Energy supplies in Ireland are entering a “very tight situation” that could last up to four years, the Minister for the Environment has said.
Supplier EirGrid is set to release a report warning it will be unable to generate enough electricity in the coming years to meet a rapid increase in demand, according to the Sunday Business Post.
Earlier this year, it was warned the country could face rolling blackouts this winter due to energy shortages, but these fears were allayed by news that two major electricity plants will reopen in the autumn.
The Green Party leader and Minister for the Environment, Transport and Climate Eamon Ryan said that while the situation remains “very tight”, contingency plans are in place and he believes “we will be able to manage it”.
Speaking on Monday, he said: “There is a real issue. It has been very tight, it is very tight.
“Even the next number of weeks before those stations (Whitegate and Huntstown power plants) come back up, we have a very tight supply issue.
“But we have a path, we know what we need to do. It’s both managing demand and supply.”
He said the approach at both European and Irish level would be focused on managing renewable energy supplies.
He said: “Wind power at sea is huge. There’s real potential for us to tap into that, and be able to power not just industry, but transport, heat, a whole range of different needs.
“As we develop that we need balancing power and a lot of that will be battery.”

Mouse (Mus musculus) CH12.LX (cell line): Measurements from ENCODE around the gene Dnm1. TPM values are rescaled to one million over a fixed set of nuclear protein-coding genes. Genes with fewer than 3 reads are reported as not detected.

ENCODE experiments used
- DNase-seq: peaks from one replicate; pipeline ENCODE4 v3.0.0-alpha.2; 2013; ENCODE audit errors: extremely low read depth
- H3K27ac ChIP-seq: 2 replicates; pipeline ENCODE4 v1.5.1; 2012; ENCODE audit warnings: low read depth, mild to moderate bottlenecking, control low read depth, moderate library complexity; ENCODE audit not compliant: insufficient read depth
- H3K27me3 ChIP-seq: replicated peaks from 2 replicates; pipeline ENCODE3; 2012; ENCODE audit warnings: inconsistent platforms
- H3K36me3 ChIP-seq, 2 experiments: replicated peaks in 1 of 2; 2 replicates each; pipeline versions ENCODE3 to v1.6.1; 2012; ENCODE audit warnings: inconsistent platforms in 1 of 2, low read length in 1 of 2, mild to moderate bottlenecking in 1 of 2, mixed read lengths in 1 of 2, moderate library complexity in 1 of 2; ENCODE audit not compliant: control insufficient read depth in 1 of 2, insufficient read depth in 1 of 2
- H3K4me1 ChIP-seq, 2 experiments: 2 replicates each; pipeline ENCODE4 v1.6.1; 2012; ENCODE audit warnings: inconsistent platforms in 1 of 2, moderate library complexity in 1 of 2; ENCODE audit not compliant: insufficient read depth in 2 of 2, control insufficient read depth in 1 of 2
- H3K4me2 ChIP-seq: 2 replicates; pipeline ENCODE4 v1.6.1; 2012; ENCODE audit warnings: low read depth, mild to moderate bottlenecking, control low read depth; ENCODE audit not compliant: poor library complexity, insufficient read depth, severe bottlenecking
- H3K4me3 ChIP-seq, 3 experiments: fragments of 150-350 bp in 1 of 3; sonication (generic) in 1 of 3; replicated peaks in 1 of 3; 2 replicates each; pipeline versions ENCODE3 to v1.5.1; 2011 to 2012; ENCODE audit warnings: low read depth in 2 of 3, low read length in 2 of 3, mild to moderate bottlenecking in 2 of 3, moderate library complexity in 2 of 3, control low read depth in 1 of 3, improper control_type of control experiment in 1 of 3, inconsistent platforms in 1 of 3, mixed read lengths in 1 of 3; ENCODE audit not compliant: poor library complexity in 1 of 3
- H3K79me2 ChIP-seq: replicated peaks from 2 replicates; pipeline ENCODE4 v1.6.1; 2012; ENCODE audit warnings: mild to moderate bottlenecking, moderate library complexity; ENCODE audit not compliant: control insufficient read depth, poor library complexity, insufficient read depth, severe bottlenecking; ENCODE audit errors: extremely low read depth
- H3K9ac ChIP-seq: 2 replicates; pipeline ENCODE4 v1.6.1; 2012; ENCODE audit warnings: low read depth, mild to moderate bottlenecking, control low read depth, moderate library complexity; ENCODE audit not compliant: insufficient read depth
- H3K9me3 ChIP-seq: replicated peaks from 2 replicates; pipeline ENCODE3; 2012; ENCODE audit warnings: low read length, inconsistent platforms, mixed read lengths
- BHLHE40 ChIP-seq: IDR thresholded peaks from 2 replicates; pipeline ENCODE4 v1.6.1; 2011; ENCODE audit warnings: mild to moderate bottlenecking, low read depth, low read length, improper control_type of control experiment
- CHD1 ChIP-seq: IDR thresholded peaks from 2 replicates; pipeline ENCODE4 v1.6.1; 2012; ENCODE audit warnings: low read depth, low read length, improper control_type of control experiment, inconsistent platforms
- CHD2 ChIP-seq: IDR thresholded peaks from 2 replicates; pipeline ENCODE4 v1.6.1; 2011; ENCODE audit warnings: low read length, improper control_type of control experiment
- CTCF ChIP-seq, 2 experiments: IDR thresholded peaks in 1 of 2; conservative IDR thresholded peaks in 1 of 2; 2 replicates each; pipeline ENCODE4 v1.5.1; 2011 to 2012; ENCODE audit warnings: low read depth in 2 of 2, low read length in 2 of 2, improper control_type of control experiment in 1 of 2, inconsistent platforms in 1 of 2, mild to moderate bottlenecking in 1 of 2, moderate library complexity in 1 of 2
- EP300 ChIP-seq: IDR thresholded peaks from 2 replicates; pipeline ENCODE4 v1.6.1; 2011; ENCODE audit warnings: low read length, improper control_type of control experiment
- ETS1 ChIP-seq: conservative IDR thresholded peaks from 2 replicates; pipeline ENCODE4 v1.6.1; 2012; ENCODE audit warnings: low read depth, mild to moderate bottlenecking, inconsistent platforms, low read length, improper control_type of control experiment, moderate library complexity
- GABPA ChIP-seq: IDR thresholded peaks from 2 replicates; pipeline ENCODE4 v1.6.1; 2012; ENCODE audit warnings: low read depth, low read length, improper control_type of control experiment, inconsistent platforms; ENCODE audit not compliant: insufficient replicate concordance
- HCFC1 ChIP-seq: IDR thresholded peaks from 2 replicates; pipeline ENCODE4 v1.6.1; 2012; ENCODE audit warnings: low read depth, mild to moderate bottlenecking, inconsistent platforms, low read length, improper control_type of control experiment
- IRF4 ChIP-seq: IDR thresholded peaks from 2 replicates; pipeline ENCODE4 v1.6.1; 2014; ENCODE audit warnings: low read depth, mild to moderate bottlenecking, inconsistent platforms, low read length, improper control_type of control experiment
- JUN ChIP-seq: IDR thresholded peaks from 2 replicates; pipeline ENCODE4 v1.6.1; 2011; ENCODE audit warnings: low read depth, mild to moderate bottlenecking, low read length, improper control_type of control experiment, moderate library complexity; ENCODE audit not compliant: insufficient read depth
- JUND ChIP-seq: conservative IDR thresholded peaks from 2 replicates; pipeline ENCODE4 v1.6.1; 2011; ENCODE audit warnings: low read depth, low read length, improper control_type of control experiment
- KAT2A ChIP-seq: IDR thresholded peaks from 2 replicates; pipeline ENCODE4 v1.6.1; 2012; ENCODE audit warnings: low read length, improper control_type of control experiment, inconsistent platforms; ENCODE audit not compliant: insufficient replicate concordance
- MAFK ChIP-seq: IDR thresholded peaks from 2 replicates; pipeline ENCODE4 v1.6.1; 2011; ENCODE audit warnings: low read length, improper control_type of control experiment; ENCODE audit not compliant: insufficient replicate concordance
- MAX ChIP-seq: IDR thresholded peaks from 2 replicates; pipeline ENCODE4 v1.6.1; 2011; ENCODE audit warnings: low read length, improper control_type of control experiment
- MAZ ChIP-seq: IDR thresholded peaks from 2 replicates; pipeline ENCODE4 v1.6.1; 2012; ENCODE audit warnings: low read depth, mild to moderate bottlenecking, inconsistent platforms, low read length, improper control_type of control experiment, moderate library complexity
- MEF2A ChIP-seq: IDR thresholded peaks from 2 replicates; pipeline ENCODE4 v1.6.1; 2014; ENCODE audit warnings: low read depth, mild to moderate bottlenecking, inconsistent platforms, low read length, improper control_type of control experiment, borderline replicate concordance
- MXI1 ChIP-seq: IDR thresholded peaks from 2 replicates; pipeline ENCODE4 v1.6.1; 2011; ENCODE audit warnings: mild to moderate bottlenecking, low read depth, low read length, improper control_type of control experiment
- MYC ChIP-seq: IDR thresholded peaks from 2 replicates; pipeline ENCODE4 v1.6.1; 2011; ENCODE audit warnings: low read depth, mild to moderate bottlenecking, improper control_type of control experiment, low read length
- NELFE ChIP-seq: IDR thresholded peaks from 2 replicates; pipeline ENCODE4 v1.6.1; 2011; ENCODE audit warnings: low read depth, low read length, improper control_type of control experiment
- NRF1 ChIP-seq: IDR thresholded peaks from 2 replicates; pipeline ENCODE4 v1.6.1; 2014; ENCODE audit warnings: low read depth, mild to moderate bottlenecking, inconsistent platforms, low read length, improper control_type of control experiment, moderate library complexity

It’s a very tight situation for the next two to three, four years
He added: “It’s a very tight situation for the next two to three, four years, while we build up some of those battery and gas-fired back-up systems.”
Mr Ryan said that despite the challenges to energy supplies, he remains confident “that we can meet out climate change targets.”
He added: “It is tight and it’s tight because those two large gas plants were out of action for a year.
“A lot of other plants, because of Covid, are having to go to maintenance.
“So we’re very conscious of that. We’ll see Eirgrid and (low carbon energy supplier) Crew coming out this week, with their capacity statements, with their paths to manage this. I think we will be able to manage it.”
The Social Democrats will table a motion this week calling for a moratorium on the use of data centres in Ireland, amid concerns over the high level of demand they place on the energy grid.
EirGrid analysis shows that demand from data centres could account for 29 per cent of all demand in Ireland by 2028 in a medium-case scenario.
While Government has backed the development of such centres, Mr Ryan warned that “no one interest” would be allowed to expand in a way that could undermine climate targets or energy security.
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He said: “What I’ve said consistently, I’ll say in the Dáil in response to that motion this week, no one is exempt from the need to meet our climate targets and provide energy security.
“We won’t see projects flying ahead if they don’t have that capability to fit in to a low carbon and energy secure system.”
“Nothing will go ahead if it doesn’t fit in those climate targets” he added.